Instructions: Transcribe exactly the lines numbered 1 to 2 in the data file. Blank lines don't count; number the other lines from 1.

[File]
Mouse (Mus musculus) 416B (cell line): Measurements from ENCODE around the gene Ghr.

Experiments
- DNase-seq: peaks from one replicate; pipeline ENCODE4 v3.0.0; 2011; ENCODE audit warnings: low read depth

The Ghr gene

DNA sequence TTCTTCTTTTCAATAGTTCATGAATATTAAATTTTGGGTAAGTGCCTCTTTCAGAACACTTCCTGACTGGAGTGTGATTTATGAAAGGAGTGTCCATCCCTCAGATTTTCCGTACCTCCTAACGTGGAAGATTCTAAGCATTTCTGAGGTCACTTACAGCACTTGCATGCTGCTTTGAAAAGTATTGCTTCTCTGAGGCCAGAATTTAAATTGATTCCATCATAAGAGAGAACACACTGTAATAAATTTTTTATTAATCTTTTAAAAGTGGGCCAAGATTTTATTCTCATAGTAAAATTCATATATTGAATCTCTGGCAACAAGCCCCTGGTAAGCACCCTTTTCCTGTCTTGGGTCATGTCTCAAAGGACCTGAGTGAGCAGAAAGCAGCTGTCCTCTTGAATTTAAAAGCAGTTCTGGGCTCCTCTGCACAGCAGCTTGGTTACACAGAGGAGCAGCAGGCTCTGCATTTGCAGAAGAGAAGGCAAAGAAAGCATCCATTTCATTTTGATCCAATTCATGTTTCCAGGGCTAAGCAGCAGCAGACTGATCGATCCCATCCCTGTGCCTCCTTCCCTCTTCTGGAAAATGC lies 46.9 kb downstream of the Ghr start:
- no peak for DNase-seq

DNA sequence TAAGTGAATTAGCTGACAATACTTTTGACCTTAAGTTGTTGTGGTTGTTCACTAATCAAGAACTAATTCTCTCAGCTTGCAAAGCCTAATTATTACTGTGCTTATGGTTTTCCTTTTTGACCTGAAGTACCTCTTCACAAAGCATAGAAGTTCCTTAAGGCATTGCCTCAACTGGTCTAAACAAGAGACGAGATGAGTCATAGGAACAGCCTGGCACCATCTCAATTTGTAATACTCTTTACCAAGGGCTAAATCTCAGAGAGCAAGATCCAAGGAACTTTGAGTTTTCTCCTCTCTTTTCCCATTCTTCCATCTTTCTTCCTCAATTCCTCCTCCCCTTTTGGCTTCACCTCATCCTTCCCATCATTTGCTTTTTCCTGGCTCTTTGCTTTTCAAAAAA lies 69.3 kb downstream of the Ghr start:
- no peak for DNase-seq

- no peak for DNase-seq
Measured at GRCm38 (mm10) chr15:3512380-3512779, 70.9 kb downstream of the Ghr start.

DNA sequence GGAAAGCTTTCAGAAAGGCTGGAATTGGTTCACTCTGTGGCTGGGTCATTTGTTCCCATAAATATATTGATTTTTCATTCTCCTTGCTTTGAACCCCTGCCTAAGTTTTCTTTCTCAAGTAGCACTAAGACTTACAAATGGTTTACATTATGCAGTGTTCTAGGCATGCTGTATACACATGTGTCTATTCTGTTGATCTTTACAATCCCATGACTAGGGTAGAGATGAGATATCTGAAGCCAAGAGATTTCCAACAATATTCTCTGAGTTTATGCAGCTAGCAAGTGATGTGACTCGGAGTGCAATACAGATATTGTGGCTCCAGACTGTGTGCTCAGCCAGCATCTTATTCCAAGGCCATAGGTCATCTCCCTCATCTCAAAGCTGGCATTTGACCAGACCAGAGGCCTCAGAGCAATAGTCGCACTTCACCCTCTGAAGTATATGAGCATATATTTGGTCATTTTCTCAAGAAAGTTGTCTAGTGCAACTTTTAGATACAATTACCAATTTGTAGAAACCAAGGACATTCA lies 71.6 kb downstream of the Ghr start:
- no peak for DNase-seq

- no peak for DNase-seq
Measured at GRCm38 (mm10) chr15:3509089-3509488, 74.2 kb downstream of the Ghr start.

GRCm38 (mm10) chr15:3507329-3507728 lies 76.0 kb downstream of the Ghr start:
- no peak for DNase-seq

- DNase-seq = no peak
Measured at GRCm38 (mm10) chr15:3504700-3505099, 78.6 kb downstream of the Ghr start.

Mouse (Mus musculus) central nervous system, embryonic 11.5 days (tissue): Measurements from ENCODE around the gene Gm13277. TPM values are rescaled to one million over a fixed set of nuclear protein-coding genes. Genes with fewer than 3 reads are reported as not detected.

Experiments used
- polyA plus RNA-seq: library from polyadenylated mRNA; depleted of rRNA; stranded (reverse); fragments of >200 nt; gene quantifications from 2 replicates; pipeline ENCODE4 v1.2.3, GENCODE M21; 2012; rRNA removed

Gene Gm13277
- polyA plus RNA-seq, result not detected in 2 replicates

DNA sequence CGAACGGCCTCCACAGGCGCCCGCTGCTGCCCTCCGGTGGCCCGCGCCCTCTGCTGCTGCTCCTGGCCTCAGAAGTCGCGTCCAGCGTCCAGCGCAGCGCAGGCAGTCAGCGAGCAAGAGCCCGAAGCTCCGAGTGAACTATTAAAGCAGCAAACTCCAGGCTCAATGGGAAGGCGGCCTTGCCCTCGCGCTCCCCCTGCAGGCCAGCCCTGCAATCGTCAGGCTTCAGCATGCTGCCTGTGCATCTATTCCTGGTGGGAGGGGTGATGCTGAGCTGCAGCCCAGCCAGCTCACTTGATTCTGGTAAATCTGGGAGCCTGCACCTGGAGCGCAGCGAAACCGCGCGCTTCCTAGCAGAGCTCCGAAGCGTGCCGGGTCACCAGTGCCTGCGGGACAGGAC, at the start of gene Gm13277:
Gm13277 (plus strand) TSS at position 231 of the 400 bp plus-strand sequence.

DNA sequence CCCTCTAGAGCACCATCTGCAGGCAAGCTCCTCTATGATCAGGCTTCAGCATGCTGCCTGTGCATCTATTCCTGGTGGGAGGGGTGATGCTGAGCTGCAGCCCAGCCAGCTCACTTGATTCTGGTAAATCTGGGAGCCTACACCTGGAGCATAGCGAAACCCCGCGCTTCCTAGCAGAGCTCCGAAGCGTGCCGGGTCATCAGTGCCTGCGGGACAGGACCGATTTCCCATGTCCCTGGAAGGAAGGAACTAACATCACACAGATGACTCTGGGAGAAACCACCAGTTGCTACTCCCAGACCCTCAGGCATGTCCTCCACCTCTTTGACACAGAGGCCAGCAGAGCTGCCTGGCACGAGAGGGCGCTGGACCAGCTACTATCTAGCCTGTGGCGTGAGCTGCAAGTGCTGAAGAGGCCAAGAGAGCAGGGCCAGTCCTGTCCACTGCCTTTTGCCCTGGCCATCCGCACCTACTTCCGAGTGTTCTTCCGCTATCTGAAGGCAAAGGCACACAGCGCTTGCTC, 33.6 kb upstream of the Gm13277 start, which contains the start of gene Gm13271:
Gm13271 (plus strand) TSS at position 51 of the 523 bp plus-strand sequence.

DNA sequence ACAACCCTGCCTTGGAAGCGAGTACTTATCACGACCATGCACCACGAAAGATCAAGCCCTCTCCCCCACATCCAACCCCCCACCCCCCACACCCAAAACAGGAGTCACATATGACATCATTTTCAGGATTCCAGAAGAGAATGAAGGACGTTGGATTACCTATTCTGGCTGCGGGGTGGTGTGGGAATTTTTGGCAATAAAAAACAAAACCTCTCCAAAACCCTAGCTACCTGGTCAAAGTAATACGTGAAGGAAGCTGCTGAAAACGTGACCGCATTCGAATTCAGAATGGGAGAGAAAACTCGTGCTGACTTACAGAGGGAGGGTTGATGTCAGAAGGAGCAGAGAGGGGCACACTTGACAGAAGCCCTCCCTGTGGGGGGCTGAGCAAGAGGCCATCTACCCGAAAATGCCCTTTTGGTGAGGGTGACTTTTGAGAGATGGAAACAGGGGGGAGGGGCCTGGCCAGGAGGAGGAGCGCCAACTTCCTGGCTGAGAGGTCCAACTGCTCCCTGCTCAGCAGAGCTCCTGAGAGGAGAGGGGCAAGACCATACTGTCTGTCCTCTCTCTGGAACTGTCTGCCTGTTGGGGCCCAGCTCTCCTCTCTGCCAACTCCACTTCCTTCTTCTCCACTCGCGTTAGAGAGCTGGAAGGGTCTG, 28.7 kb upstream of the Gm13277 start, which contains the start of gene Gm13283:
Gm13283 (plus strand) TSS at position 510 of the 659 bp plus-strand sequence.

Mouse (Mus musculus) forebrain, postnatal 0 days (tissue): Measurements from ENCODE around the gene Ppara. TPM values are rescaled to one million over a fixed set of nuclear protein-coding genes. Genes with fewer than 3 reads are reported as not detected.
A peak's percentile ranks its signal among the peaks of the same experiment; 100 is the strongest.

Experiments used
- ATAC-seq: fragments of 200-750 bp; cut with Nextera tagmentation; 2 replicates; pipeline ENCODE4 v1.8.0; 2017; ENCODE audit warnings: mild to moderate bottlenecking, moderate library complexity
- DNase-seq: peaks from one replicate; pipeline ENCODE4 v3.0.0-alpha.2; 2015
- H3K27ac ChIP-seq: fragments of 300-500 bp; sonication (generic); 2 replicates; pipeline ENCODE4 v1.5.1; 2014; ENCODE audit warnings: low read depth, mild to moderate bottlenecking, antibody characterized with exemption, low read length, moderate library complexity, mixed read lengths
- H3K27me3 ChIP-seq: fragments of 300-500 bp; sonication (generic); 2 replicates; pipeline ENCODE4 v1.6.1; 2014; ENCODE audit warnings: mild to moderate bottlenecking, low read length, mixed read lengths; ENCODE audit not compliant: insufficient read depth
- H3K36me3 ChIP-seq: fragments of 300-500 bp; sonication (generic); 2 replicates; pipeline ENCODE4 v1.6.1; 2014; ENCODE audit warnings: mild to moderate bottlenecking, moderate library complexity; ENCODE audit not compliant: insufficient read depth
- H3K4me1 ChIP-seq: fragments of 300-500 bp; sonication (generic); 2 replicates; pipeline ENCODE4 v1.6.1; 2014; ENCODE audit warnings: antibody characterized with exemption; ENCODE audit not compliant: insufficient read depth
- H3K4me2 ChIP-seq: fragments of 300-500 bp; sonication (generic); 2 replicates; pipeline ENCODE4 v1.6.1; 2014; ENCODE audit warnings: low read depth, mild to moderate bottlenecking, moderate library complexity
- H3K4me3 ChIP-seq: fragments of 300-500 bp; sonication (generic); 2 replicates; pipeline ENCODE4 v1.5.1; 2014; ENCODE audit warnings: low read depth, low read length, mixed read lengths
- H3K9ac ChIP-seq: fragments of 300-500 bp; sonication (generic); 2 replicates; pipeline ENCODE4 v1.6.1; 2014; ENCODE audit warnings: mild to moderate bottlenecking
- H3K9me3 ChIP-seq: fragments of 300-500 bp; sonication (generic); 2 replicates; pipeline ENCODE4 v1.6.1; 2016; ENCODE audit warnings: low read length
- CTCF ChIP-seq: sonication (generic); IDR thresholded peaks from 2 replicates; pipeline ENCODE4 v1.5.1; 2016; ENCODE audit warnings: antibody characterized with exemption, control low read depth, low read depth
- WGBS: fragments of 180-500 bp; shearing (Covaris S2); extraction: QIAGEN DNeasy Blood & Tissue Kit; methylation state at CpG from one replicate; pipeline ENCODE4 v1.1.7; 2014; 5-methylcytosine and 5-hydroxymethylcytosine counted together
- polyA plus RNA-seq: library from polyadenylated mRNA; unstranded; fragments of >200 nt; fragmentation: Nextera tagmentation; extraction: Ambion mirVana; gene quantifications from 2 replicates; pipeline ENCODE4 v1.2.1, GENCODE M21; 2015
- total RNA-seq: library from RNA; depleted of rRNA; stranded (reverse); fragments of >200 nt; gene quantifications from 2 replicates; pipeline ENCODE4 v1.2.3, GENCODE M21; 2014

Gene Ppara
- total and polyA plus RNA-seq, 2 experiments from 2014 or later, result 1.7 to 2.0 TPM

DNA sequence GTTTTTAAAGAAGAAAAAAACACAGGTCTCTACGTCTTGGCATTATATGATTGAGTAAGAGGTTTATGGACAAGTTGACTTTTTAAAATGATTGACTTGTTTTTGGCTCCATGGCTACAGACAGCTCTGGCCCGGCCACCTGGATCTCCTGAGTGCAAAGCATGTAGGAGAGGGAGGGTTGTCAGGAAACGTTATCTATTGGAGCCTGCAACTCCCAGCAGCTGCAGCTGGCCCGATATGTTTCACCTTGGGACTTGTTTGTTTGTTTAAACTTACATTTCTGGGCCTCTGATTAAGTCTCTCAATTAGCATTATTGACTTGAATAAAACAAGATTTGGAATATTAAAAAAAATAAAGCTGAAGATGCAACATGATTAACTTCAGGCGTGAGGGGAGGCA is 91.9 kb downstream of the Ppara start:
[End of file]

Mouse (Mus musculus) 416B (cell line): Measurements from ENCODE around the gene Ghr.

Experiments